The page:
“Victoria wants to show her support for the arts community downtown, how might we make her feel confident that her contribution is being used effectively and having a positive impact?”

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The Journey

A customer journey map told the story to depict a possible interaction between our persona and their experience with the Art Walk.

Creating a visualization of our user’s process in reaching their goal helps us empathize and understand what our experience is like in their shoes.

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First Things First

By delineating which features of the website were most important, we could prioritize which aspects to focus on. An effective method for organizing these items was to categorize what elements the site must have, should have, could have, and will not have.

After studying the current user flow and site map, I identified the problematic areas and began ideation with methods such as open card sorting (below) to identify categories in the information architecture

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Site Map

A hierarchical site map provided the high-level construction and roadmap of existing pages and their relationships. Restructuring the site map was a crucial step toward strategically meeting our goals and user needs. 

I narrowed the breadth of the navigation bar down to three strong categories under which to build out the depth of our content structure. Also, a global navigation was generated to support our user goals and as well as a footer nav to improve user flow.


User flow creation

Areas of improvement were addressed in the path a prototypical user would take to reach their desired task of donating to the Art Walk. This revised flow acted as the guide for our ideal user experience.

We wanted to add inspiring and accessible Call-To-Actions, an option to donate as a gift, and a payment portal directly on our site with an option for PayPal.

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Usability & Ideation

Sketching it out

Coming up with rough hand-drawn sketches provides cost-effective and efficient ideas for how to visually construct the pages.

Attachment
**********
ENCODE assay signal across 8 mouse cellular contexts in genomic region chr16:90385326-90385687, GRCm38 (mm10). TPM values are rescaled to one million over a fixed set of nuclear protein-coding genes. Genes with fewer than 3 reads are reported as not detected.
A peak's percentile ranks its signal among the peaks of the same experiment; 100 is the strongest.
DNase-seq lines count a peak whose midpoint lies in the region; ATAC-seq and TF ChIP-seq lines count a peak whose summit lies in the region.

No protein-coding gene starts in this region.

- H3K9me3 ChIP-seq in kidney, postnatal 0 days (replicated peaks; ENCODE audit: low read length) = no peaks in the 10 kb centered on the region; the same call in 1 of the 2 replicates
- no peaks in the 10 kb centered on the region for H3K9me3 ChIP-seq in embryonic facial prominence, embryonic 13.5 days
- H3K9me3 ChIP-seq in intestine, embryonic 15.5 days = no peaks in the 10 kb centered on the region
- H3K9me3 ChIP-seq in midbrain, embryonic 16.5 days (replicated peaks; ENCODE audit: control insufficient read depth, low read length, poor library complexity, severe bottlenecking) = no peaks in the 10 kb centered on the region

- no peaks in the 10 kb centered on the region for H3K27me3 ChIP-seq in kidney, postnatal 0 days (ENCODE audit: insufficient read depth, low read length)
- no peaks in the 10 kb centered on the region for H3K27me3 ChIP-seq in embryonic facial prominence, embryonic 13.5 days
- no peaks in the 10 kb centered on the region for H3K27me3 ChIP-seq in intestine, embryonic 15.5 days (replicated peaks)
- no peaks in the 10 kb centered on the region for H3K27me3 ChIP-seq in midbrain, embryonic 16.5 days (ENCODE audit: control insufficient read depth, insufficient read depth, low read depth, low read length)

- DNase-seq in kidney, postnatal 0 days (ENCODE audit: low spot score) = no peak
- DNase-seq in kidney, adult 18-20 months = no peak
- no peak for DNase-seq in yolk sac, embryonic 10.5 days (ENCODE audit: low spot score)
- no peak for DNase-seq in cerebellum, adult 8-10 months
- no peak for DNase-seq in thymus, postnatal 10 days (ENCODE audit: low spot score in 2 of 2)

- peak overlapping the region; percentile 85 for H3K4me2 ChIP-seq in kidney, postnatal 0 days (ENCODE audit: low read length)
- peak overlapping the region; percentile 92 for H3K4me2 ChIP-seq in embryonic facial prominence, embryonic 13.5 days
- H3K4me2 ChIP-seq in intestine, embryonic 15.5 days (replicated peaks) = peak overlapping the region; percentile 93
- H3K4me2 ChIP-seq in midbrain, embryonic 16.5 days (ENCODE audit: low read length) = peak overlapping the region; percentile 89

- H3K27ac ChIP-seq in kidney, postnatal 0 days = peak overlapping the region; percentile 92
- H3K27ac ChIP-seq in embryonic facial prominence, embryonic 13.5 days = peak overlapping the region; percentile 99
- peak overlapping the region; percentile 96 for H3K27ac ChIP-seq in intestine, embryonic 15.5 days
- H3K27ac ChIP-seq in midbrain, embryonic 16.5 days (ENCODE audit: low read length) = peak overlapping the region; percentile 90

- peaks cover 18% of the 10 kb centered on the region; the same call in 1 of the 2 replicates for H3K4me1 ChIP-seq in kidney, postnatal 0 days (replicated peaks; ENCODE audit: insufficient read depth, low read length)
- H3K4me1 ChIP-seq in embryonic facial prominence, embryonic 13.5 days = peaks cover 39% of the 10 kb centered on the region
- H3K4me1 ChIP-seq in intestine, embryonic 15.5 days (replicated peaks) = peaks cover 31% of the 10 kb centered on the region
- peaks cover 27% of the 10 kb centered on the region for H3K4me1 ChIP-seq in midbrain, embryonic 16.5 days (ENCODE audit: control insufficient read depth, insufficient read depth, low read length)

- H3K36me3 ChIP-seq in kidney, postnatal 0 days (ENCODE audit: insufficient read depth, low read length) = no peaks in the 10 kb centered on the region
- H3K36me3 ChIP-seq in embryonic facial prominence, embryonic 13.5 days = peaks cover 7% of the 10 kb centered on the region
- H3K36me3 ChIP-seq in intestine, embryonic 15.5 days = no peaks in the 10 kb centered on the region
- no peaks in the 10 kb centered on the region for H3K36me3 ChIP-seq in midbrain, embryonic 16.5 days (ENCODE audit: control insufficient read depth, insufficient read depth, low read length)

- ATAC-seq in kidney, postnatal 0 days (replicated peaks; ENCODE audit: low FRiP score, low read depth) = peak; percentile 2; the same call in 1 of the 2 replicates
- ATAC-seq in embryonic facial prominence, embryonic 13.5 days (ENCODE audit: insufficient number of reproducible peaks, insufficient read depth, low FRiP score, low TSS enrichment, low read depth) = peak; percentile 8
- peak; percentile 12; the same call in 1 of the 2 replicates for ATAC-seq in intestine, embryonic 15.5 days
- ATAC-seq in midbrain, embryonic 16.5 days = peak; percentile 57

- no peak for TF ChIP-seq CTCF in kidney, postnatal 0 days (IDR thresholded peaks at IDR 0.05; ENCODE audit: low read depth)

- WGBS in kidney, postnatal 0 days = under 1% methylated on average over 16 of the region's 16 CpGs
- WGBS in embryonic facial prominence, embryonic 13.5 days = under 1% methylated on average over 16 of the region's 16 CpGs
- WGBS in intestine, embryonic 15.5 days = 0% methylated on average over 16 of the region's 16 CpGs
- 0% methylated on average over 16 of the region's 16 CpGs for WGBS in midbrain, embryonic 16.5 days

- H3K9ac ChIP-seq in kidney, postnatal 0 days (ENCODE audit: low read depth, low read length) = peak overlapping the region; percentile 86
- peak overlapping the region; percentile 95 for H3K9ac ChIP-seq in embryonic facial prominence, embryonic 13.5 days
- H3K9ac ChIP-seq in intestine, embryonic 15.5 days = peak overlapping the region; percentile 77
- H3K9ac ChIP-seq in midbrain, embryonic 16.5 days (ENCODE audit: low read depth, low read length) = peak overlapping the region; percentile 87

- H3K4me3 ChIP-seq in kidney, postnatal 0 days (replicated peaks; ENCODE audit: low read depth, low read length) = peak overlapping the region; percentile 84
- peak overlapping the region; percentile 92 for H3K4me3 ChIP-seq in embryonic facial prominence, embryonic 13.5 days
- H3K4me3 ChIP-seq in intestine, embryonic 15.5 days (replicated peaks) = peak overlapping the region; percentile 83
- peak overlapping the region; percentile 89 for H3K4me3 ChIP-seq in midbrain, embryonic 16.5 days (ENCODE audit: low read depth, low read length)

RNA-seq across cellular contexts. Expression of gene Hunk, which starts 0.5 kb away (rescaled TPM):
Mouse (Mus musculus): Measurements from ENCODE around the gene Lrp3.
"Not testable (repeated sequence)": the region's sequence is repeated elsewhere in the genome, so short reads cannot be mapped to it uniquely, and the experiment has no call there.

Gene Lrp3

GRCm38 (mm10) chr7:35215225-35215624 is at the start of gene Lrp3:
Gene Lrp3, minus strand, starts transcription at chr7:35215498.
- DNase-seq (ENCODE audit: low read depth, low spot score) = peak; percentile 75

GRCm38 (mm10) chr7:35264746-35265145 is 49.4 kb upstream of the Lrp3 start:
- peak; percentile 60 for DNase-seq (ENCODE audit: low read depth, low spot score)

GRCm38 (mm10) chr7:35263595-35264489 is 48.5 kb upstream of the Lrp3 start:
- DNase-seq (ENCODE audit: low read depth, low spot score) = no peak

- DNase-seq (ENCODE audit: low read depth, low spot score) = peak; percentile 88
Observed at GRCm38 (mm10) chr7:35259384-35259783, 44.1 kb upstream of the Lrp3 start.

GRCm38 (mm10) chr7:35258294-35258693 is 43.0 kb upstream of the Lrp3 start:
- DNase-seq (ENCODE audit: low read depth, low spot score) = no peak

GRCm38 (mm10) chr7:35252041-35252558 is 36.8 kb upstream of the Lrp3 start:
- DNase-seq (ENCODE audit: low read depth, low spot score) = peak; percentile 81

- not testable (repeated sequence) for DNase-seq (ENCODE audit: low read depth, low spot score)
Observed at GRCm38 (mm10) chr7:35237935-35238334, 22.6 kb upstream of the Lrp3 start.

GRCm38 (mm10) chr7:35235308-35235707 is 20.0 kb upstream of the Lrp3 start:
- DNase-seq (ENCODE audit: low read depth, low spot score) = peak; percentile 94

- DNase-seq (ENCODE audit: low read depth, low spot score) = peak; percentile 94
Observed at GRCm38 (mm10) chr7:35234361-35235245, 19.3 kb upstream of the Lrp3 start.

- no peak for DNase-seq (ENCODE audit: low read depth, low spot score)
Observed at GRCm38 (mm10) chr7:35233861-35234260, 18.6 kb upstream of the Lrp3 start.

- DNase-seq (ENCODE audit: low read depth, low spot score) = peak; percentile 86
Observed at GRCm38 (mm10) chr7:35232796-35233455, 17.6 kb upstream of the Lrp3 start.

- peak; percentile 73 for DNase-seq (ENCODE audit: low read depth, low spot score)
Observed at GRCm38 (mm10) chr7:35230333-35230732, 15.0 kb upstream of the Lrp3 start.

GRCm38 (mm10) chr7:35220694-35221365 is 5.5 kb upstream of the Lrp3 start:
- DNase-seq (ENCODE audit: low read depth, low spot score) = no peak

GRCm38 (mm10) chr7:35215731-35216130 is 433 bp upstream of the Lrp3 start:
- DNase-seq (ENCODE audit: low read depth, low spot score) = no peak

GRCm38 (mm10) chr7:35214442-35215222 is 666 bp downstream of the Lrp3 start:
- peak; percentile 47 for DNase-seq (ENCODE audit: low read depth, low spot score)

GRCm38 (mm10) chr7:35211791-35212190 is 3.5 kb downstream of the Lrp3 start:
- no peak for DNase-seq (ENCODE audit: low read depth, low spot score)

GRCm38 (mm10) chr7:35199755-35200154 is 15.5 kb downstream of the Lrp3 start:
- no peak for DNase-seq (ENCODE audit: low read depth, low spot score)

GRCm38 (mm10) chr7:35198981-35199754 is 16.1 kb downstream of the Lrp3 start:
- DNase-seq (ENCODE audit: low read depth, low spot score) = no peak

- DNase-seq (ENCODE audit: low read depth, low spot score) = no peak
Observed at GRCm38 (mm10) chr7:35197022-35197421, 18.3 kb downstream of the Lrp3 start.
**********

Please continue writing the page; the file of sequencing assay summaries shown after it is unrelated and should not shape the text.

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After usability testing with our paper prototype I implemented noted revisions and fleshed out low-fidelity digital wireframes to act as the skeleton for our site.

Testing it iteratively

The low-fidelity sketched, paper wireframes were a quick and easy way to test how a user might work their way through the donation process. We gained feedback by having them interact with the prototype, talk through the process, and observe their actions. Testing and reiterating versions of our interface ensured it was as intuitive and painless as possible.

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The lo-fi blueprints chalked out new ideas, elaborated on functionality, and conveys necessary solutions. Visual hierarchy and page layout techniques played a large role in guiding the ideal user interface.


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Execution & Validation

Final high-fidelity prototype

After all of the research and low-fidelity testing, it was finally time to ramp things up and move towards a high-fidelity prototype. The visual user interface of our hi-fi prototype was designed within the existing Art Walk branding and reflected one of the core goals defined early on – to improve the visual design, functionality, and credibility of the site.

Revamping and strengthening the visual design of the site helps establish a professional brand voice to make users feel confident in supporting and potentially donating to the organization again in the future.



Next Steps

The key next steps would be to continuously test the usability of the site and identify areas of improvement. Continuous iteration yields a more enjoyable online donation experience for users and ideally motivates them to become monthly donors to the organization.

An increase in funding would in turn foster growth for the DTLA Art Walk and provide an increase in opportunities for engagement with the thriving, Los Angeles arts community.